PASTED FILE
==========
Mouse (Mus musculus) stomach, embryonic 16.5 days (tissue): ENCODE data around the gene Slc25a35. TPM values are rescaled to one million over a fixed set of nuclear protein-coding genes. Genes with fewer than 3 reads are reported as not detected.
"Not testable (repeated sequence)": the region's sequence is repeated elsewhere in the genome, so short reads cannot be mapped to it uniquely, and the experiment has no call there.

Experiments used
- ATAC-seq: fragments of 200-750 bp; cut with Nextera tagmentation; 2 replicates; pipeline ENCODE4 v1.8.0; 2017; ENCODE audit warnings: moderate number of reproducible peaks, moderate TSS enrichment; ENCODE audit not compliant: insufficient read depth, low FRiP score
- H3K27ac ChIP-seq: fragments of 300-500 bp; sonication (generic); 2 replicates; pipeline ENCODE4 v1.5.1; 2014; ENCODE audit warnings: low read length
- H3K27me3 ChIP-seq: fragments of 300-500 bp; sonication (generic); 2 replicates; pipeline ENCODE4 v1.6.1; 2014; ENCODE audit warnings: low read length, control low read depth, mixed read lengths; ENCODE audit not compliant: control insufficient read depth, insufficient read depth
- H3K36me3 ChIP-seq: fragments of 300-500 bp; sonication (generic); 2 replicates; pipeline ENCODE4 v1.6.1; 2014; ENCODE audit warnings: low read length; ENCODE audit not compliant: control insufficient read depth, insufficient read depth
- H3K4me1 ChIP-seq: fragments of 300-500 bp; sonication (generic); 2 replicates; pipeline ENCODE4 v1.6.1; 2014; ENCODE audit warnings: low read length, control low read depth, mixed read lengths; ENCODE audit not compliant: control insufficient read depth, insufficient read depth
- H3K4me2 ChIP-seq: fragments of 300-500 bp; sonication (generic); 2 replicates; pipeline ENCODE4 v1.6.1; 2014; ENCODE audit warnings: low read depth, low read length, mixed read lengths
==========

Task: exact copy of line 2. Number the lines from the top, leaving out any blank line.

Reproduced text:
"Not testable (repeated sequence)": the region's sequence is repeated elsewhere in the genome, so short reads cannot be mapped to it uniquely, and the experiment has no call there.